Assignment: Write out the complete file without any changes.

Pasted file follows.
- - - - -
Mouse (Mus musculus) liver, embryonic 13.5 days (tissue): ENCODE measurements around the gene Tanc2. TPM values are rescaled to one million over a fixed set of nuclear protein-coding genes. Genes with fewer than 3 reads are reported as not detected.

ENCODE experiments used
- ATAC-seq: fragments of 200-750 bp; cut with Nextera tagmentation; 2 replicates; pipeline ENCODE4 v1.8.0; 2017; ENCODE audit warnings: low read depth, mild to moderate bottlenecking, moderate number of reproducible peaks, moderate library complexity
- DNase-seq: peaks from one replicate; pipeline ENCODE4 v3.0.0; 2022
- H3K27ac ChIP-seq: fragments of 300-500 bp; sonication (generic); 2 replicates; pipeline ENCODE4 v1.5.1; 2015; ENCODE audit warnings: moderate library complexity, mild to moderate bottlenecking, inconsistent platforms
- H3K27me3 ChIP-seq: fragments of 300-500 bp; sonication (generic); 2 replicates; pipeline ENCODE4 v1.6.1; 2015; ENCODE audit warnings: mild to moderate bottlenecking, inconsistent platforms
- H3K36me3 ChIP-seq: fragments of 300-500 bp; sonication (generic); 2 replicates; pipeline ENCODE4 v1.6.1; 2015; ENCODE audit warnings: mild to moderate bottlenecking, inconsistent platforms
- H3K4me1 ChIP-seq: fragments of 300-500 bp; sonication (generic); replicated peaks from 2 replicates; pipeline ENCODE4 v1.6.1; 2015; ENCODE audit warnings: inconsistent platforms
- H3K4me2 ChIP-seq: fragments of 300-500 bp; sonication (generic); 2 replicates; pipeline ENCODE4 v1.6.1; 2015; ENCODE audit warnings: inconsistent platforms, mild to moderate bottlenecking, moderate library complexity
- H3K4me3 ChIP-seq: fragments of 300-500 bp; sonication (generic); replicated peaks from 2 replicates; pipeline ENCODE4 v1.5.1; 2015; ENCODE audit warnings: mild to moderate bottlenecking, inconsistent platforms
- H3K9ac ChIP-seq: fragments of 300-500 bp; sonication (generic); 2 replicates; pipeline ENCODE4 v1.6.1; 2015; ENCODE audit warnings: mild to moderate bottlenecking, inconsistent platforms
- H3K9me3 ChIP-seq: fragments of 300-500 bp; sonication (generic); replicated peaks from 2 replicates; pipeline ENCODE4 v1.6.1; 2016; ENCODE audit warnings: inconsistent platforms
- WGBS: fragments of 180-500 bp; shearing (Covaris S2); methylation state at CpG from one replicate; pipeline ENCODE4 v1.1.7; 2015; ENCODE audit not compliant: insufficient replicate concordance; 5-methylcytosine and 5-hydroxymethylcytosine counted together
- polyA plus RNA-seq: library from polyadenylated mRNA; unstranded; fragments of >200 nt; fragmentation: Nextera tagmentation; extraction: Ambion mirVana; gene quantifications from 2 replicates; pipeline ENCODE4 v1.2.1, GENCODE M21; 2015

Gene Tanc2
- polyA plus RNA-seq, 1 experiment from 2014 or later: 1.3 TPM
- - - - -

Mouse (Mus musculus) liver, embryonic 13.5 days (tissue): ENCODE measurements around the gene Tanc2. TPM values are rescaled to one million over a fixed set of nuclear protein-coding genes. Genes with fewer than 3 reads are reported as not detected.

ENCODE experiments used
- ATAC-seq: fragments of 200-750 bp; cut with Nextera tagmentation; 2 replicates; pipeline ENCODE4 v1.8.0; 2017; ENCODE audit warnings: low read depth, mild to moderate bottlenecking, moderate number of reproducible peaks, moderate library complexity
- DNase-seq: peaks from one replicate; pipeline ENCODE4 v3.0.0; 2022
- H3K27ac ChIP-seq: fragments of 300-500 bp; sonication (generic); 2 replicates; pipeline ENCODE4 v1.5.1; 2015; ENCODE audit warnings: moderate library complexity, mild to moderate bottlenecking, inconsistent platforms
- H3K27me3 ChIP-seq: fragments of 300-500 bp; sonication (generic); 2 replicates; pipeline ENCODE4 v1.6.1; 2015; ENCODE audit warnings: mild to moderate bottlenecking, inconsistent platforms
- H3K36me3 ChIP-seq: fragments of 300-500 bp; sonication (generic); 2 replicates; pipeline ENCODE4 v1.6.1; 2015; ENCODE audit warnings: mild to moderate bottlenecking, inconsistent platforms
- H3K4me1 ChIP-seq: fragments of 300-500 bp; sonication (generic); replicated peaks from 2 replicates; pipeline ENCODE4 v1.6.1; 2015; ENCODE audit warnings: inconsistent platforms
- H3K4me2 ChIP-seq: fragments of 300-500 bp; sonication (generic); 2 replicates; pipeline ENCODE4 v1.6.1; 2015; ENCODE audit warnings: inconsistent platforms, mild to moderate bottlenecking, moderate library complexity
- H3K4me3 ChIP-seq: fragments of 300-500 bp; sonication (generic); replicated peaks from 2 replicates; pipeline ENCODE4 v1.5.1; 2015; ENCODE audit warnings: mild to moderate bottlenecking, inconsistent platforms
- H3K9ac ChIP-seq: fragments of 300-500 bp; sonication (generic); 2 replicates; pipeline ENCODE4 v1.6.1; 2015; ENCODE audit warnings: mild to moderate bottlenecking, inconsistent platforms
- H3K9me3 ChIP-seq: fragments of 300-500 bp; sonication (generic); replicated peaks from 2 replicates; pipeline ENCODE4 v1.6.1; 2016; ENCODE audit warnings: inconsistent platforms
- WGBS: fragments of 180-500 bp; shearing (Covaris S2); methylation state at CpG from one replicate; pipeline ENCODE4 v1.1.7; 2015; ENCODE audit not compliant: insufficient replicate concordance; 5-methylcytosine and 5-hydroxymethylcytosine counted together
- polyA plus RNA-seq: library from polyadenylated mRNA; unstranded; fragments of >200 nt; fragmentation: Nextera tagmentation; extraction: Ambion mirVana; gene quantifications from 2 replicates; pipeline ENCODE4 v1.2.1, GENCODE M21; 2015

Gene Tanc2
- polyA plus RNA-seq, 1 experiment from 2014 or later: 1.3 TPM